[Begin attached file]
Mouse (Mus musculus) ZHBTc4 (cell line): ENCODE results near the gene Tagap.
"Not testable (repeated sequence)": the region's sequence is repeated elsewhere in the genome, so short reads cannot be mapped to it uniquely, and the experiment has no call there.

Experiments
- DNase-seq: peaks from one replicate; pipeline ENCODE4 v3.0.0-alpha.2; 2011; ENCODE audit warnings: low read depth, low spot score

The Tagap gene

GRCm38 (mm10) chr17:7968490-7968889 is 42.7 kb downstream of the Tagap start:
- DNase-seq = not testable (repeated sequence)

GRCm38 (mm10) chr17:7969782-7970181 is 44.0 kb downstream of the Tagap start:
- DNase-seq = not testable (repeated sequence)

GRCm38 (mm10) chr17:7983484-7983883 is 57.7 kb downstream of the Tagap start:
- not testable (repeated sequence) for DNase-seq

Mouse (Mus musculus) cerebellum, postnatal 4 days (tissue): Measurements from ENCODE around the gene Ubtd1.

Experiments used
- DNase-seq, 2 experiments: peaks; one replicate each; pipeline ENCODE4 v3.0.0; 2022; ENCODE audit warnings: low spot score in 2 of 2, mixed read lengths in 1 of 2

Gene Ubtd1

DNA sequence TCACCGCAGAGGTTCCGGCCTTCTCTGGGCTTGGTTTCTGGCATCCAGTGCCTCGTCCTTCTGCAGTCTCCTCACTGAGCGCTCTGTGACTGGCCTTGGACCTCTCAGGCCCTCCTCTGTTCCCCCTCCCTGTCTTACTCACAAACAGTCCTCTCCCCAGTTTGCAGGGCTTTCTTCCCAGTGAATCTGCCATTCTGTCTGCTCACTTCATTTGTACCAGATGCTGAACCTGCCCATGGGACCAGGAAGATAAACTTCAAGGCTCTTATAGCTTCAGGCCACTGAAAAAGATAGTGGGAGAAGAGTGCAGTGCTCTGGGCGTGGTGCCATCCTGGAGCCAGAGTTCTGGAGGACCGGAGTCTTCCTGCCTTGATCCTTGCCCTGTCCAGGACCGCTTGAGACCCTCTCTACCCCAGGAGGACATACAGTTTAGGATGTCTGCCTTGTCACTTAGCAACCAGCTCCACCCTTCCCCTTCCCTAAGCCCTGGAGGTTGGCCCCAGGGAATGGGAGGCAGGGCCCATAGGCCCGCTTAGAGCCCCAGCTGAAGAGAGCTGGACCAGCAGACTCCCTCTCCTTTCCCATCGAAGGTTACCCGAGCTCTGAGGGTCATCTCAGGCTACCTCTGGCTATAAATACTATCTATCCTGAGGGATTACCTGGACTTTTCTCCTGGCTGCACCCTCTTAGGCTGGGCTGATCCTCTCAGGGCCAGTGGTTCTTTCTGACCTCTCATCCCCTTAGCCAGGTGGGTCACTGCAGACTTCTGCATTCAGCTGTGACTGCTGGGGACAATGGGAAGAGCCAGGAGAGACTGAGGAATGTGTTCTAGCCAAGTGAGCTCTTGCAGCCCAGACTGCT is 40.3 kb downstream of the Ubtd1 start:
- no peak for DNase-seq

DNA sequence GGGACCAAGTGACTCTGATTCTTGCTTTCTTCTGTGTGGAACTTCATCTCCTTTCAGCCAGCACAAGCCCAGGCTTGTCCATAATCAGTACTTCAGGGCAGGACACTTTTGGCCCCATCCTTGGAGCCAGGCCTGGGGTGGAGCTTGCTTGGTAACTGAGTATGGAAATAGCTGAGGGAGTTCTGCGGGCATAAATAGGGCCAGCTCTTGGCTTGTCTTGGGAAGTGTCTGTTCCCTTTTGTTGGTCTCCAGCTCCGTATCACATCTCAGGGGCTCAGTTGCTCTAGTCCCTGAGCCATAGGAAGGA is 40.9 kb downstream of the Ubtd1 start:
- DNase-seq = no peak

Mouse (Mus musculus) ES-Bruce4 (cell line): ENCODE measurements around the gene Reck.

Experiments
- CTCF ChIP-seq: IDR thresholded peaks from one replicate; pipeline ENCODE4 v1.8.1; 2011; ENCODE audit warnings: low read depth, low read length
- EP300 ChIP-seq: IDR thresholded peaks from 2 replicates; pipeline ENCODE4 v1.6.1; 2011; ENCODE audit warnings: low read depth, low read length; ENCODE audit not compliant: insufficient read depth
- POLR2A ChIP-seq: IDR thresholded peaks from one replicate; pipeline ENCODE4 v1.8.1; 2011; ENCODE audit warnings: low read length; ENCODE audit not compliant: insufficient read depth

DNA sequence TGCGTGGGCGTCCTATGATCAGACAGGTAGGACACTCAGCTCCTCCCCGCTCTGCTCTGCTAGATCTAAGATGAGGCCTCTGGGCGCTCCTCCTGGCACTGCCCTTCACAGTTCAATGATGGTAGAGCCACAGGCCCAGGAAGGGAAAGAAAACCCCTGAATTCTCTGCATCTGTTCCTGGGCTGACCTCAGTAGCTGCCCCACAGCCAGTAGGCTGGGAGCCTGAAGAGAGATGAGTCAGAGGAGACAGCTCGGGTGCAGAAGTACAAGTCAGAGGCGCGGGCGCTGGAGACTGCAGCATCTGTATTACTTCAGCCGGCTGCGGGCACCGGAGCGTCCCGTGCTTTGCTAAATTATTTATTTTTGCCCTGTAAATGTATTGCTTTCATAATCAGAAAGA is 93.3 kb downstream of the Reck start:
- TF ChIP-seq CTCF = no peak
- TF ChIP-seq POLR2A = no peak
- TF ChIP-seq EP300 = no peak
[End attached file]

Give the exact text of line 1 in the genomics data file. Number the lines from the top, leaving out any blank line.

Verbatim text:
Mouse (Mus musculus) ZHBTc4 (cell line): ENCODE results near the gene Tagap.